December 5, 2017        Reading Time: 2 minutes

Your weekly digest of foreign policy commentary:

Reading Time: 2 min read

Robin Harding explains that demographic shifts will significantly increase trade flows to Africa. Image credit – rabbit75_dep / deposit photos



Trump in Asia: A ‘Rebalance’ Toward Trade, NPR News, by Satu Limaye, Director of East-West Center in Washington and Senior Advisor at the Center for Naval Analyses

“While every administration calibrates between security and commercial relations, the Trump administration is emphasizing commerce over defense.”

  • Satu Limaye analyses President Trump’s speeches in Asia and highlights that the Trump administration is elevating commercial issues relative to security and political issues.
    • At the 2017 Asia Pacific Economic Cooperation summit in Vietnam, over a third of President Trump’s policy address covered US-Asia economic relations; President Trump refuted the value of “large” agreements and called for “fair” and reciprocal bilateral trade agreements.
    • During his Asia visit, President Trump did not use the phrase “American leadership” or link his call for a “free and open Indo-Pacific” to US alliances or American cooperation with democratic states.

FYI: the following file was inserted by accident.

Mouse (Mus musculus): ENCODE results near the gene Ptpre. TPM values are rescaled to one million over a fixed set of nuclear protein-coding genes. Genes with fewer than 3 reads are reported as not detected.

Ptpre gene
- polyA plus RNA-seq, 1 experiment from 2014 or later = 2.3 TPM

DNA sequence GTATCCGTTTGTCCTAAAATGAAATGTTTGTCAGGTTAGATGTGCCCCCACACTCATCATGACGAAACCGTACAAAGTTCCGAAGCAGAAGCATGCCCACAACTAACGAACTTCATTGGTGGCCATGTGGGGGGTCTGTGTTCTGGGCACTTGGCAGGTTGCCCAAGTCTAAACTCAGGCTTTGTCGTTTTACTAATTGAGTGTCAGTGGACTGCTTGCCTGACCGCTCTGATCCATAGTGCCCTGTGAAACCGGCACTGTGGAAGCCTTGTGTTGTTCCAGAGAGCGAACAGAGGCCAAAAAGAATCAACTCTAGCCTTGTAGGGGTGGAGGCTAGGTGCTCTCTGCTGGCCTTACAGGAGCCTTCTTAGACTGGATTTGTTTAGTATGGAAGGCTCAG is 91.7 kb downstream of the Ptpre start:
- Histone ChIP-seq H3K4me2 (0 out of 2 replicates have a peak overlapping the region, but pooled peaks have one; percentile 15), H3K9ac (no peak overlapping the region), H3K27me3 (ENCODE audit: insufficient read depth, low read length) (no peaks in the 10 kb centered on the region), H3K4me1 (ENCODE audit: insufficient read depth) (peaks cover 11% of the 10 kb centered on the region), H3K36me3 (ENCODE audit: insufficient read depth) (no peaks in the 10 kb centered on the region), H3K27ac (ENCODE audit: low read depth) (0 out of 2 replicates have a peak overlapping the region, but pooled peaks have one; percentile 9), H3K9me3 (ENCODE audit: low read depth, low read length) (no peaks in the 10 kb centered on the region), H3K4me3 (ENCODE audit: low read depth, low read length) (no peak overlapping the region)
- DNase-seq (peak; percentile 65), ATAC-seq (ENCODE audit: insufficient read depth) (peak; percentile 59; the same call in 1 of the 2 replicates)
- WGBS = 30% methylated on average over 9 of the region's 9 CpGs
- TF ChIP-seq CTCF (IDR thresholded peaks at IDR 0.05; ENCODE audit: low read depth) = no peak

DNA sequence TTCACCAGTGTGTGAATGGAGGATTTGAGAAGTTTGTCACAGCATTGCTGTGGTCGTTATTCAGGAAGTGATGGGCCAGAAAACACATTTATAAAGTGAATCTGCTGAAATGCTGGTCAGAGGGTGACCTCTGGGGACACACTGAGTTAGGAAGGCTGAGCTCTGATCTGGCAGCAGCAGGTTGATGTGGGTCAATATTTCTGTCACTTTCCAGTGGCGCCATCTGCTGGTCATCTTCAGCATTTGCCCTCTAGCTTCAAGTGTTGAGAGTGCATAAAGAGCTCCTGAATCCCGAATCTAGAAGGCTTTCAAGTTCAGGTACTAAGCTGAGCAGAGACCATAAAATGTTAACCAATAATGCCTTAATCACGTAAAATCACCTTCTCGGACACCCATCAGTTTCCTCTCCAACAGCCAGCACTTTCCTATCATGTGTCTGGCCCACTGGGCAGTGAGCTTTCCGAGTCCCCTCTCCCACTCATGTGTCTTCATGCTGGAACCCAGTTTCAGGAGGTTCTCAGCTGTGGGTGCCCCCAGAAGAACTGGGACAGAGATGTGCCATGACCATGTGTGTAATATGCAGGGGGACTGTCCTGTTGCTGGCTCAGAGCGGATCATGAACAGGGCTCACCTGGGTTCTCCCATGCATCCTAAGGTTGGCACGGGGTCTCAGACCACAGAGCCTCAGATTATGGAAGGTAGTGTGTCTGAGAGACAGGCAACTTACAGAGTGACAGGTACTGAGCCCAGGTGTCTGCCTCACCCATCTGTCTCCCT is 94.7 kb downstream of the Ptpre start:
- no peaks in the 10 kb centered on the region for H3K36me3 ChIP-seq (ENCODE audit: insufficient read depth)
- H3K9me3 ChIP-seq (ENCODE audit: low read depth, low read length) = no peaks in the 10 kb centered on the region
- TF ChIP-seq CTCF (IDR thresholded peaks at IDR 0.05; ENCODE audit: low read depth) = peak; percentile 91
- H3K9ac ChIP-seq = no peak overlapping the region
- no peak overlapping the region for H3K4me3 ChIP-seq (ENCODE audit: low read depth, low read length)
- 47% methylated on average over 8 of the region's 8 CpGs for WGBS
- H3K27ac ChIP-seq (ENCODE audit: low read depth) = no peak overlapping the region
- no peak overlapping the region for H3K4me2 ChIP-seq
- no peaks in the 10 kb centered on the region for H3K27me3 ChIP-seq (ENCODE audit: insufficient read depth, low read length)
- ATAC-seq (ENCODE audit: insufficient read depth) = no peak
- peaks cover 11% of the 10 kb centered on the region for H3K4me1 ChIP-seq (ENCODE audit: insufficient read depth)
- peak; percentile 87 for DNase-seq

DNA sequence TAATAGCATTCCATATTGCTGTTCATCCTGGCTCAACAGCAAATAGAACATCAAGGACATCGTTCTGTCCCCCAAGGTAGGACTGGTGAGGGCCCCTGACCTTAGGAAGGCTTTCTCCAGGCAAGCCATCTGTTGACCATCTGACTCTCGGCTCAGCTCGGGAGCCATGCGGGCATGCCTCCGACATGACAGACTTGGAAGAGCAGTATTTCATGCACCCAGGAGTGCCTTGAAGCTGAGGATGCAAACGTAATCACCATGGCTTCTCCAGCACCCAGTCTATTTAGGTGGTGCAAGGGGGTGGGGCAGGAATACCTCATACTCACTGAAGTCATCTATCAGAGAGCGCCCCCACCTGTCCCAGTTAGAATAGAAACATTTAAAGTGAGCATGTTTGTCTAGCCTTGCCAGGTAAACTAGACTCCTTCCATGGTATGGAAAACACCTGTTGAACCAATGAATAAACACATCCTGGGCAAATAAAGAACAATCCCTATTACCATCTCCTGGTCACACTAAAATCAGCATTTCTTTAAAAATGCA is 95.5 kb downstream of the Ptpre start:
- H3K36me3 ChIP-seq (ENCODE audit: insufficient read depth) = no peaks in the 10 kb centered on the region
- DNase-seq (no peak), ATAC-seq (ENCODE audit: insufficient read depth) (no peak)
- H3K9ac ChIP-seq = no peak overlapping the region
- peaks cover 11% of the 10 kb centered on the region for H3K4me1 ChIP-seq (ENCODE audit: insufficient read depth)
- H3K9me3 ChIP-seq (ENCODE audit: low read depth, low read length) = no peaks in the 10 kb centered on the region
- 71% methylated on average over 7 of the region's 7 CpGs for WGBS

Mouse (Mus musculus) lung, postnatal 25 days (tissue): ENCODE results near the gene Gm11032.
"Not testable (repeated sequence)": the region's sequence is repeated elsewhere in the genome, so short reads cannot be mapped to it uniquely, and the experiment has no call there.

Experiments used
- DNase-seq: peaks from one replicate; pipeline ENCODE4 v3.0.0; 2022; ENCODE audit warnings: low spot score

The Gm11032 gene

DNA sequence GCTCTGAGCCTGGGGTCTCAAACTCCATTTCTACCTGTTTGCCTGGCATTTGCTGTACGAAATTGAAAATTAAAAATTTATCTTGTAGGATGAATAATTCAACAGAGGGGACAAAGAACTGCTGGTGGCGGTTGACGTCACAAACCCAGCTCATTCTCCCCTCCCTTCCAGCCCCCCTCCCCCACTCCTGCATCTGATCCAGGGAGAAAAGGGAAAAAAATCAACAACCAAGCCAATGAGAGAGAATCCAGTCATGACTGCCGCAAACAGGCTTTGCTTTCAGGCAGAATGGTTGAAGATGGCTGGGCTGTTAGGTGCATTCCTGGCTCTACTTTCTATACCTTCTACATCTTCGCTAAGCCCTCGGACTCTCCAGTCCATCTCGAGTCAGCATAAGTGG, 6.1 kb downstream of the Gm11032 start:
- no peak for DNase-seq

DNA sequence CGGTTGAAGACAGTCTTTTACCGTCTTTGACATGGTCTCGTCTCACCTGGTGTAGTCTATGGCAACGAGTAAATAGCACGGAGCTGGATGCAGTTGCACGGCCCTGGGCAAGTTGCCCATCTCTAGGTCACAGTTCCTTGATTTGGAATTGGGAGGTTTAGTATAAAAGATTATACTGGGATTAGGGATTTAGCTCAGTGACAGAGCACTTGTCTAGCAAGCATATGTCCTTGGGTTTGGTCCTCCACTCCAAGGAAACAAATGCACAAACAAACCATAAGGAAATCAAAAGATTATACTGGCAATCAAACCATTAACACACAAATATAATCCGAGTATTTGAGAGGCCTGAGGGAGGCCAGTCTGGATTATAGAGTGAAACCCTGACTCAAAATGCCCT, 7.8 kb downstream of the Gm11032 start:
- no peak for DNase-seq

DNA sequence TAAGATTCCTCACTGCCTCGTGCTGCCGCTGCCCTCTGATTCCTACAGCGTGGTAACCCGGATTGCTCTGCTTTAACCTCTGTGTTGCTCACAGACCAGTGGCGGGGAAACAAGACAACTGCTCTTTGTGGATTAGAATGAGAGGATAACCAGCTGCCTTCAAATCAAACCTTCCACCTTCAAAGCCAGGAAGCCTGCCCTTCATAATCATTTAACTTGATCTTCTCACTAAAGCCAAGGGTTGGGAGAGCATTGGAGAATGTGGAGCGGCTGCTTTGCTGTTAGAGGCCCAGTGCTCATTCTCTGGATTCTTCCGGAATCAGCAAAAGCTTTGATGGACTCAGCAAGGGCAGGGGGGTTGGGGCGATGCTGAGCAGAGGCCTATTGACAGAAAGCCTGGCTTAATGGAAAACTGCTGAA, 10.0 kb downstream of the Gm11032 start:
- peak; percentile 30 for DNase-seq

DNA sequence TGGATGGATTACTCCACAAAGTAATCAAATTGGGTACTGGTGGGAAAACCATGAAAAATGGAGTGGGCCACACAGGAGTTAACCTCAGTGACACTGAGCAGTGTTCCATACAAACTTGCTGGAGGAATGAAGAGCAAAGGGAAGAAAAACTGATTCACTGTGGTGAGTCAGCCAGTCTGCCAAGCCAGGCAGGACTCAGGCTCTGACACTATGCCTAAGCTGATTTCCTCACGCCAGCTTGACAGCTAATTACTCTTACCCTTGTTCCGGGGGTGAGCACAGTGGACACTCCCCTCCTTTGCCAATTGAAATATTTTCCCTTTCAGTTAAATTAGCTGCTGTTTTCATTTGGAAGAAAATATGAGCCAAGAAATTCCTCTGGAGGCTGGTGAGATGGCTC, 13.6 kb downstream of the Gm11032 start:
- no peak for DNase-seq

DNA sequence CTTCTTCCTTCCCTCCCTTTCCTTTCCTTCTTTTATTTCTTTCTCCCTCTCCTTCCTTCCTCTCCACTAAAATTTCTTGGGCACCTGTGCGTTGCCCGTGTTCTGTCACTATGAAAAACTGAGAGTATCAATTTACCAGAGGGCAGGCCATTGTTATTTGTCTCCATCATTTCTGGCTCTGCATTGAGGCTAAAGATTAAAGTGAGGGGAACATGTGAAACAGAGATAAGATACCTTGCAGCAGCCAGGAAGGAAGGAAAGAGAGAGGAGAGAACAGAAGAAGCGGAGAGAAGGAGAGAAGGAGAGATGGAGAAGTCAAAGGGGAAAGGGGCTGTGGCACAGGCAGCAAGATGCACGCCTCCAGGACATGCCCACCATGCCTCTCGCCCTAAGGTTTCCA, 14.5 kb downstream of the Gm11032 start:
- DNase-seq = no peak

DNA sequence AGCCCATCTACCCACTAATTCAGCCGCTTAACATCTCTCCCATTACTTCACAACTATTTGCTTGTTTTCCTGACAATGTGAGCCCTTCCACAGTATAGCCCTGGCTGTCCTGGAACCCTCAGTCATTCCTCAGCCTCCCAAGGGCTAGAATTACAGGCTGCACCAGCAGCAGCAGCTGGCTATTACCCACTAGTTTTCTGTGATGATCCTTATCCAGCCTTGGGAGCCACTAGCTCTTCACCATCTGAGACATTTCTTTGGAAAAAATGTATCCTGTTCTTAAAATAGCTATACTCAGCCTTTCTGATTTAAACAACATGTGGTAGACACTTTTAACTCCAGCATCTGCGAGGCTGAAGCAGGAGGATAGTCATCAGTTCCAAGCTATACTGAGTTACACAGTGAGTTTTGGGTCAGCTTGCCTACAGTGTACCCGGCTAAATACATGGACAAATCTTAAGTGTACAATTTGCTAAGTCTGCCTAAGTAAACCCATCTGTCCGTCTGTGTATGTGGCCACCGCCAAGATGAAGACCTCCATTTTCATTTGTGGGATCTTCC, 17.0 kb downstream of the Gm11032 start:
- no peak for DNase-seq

• Economic relations in the Indo-Pacific remain the President’s core interest. However, the US will likely face challenges in (1) maintaining cooperation with US allies in addressing regional challenges, such as China’s increasing maritime assertiveness, and (2) pursuing tougher negotiations on trade issues.



How Demographic Change Will Drive World Trade, Financial Times, by Robin Harding, the Financial Times’ Tokyo Bureau Chief

“[Demographic shifts] will involve not just a change in the distribution of people, but big changes in their relative age. That will further shape how goods flow around the world.”

  • Robin Harding argues that significant demographic shifts in the 21st century will shape global trade flows.
    • By 2100, Asia and Africa will house more than 80% of the global population, while Europe will house only 6% and North America only 4%. This is likely to cause a significant increase in trade flows between Africa and Asia.
    • Africa could become a significant exporter of basic manufactured goods, since its large population is likely to consist of low-skilled youth. Additionally, youthful populations tend to have higher levels of consumption, which would lead to increased imports into African markets.
    • However, automation and migration may affect the expected changes in global trade. If automation becomes competitive, low-skilled youth become less relevant, and if there is large-scale emigration from Africa, trade outcomes would be different.

Written by Myra Sivaloganathan and edited by Anishka De Zylva.

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